Ploymint Guide: How to Get an Internship at Goldman Sachs

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If the idea of breaking into the financial sector is something that excites you, then you may want to consider working for Goldman Sachs, one of the world’s largest financial institutions. With around 34,000 employees globally, the company deals mostly with global investment banking, securities, investment management, and various other financial arrangements with mainly institutions (as opposed to individuals) as clients. While its headquarters are located in New York City, the firm has satellite locations elsewhere, including Hong Kong, Salt Lake City, and Tokyo. In recent years, the firm has earned itself a bad reputation, due to its alleged role in contributing to the 2008 financial crisis, but it remains one of the most prestigious firms of its kind, and offers rigorous and coveted internship programs for students and recent graduates.

Here’s information on how to get an internship at Goldman Sachs:

Goldman Sachs’ two biggest internship programs are for Analyst or for Associate. The Summer Analyst Internship “is for candidates currently pursuing a college or university degree and is usually undertaken during the second or penultimate year of study. While your discipline or major are not important, we are looking for students with an outstanding record of academic achievement and an interest in the financial markets,” according to the firm’s website. In short, this program is a ten-week intensive internship that takes place during the summer months and begins with “an orientation where you’ll learn about [Goldman Sachs’] culture, as well as the benefits and responsibilities of being a member of Goldman Sachs. You will also receive division-specific training designed to help you succeed in your division.” Furthermore, “you will receive real responsibilities to give you a sense of what you would be doing, day to day, as a full-time Goldman Sachs employee,” which includes working alongside current employees of the firm. Pending your performance in the internship, you may be invited back to join the New Analyst Program as a full-time employee, making this internship a very valuable bridge to launching your career. Applying for this program is pretty straight-forward, with clear instructions provided by the firm’s website.

The Summer Associate Internship “is open to students currently working towards an advanced degree such as an MBA, JD, MD, or LLM and is usually undertaken during the second or penultimate year of study,” and focuses on the operational aspects of the firm, particularly ongoing projects with clients. Over the course of the ten-week summer program, interns are “given all the opportunities and responsibilities of a full-time employee.” As with the Analyst Internship, successful participants in the Associate Internship may be invited back to join the firm in a full-time capacity, yet another reason to consider Goldman Sachs as a means to beginning your career in the financial industry. Application instructions are listed clearly, and applicants are walked through the process step by step.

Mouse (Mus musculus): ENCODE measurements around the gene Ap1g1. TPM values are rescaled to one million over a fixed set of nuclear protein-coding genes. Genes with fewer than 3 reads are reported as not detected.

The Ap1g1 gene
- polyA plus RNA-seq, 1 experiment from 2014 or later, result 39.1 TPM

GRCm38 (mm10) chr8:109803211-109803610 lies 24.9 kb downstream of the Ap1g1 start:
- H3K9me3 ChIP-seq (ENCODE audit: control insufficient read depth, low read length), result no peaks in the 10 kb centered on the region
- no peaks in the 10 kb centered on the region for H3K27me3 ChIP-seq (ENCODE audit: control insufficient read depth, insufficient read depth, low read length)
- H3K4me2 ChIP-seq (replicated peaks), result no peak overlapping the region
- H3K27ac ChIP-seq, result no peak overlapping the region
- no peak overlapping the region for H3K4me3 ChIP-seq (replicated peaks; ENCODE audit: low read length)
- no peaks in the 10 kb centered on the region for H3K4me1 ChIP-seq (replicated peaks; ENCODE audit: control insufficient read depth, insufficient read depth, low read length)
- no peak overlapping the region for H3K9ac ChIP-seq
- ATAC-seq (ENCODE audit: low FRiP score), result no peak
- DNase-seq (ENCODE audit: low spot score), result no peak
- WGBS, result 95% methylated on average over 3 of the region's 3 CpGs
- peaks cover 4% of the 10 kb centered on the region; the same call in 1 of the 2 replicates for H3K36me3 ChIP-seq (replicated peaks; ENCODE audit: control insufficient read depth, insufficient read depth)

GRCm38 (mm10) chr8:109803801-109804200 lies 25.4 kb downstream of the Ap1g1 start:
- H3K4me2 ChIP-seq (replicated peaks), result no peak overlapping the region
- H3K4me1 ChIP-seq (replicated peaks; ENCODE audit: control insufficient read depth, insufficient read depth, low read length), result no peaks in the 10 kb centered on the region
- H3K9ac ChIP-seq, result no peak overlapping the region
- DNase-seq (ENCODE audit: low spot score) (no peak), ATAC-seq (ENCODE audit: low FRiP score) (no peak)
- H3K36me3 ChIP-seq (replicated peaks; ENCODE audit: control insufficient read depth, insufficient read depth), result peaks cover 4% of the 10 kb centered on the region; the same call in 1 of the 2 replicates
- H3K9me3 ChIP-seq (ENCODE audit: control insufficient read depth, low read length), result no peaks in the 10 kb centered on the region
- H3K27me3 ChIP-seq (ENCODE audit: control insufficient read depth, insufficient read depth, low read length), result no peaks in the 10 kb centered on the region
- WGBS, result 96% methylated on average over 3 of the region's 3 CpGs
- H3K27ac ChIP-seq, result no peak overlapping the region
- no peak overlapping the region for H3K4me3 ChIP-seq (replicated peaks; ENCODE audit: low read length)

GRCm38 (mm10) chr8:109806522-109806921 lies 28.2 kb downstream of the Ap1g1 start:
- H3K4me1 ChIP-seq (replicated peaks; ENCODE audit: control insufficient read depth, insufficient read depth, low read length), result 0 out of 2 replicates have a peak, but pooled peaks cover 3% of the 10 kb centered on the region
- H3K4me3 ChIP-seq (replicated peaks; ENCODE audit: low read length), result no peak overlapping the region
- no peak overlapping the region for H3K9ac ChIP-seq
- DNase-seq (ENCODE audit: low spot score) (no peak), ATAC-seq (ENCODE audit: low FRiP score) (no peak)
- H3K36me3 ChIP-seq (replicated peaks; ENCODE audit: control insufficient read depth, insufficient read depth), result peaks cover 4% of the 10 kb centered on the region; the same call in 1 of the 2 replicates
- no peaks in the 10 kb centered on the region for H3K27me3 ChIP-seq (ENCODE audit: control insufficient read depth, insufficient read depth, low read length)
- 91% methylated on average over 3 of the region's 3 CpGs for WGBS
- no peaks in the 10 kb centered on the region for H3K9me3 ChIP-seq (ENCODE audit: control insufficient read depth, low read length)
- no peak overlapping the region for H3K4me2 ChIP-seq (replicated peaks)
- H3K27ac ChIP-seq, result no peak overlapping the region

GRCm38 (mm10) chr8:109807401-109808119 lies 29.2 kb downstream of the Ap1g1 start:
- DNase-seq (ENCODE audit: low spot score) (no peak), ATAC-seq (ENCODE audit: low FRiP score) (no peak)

As part of its international presence, Goldman Sachs also offers the Brazil Intern Program for students interested in global finances. Located in São Paulo, this program is an extended internship that runs for one or two years, depending on which year of schooling you’re in when you enter. The Brazil Intern Program is “open to university and college students of all backgrounds. It is ideally suited to students who are in their penultimate or senior year,” and it allows participants to work on real, ongoing projects within the firm. If you like the idea of living in Brazil while advancing your career, this program is an ideal fit. Application instructions are similar to those of the other two programs, and can be easily found.

Before applying to any of these programs, make sure to visit the Application FAQs page, as well as the Application Checklist resource. For students thinking of working for a firm like Goldman Sachs, excelling in related college courses as well as involving one’s self in campus programs related to the financial industry and economics are helpful ways to boost your appeal as a candidate. It all begins with you.

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About Author

Amanda Mester has been writing professionally for a decade, focusing mostly on music journalism. Also a former college professor, Ms. Mester currently writes for esteemed Hip-Hop and lifestyle outlet Ambrosia for Heads and is hoping to finish her first book soon. She is also Ploymint's Assistant Editor in Chief. Find her on Twitter @CanEye_KickIt

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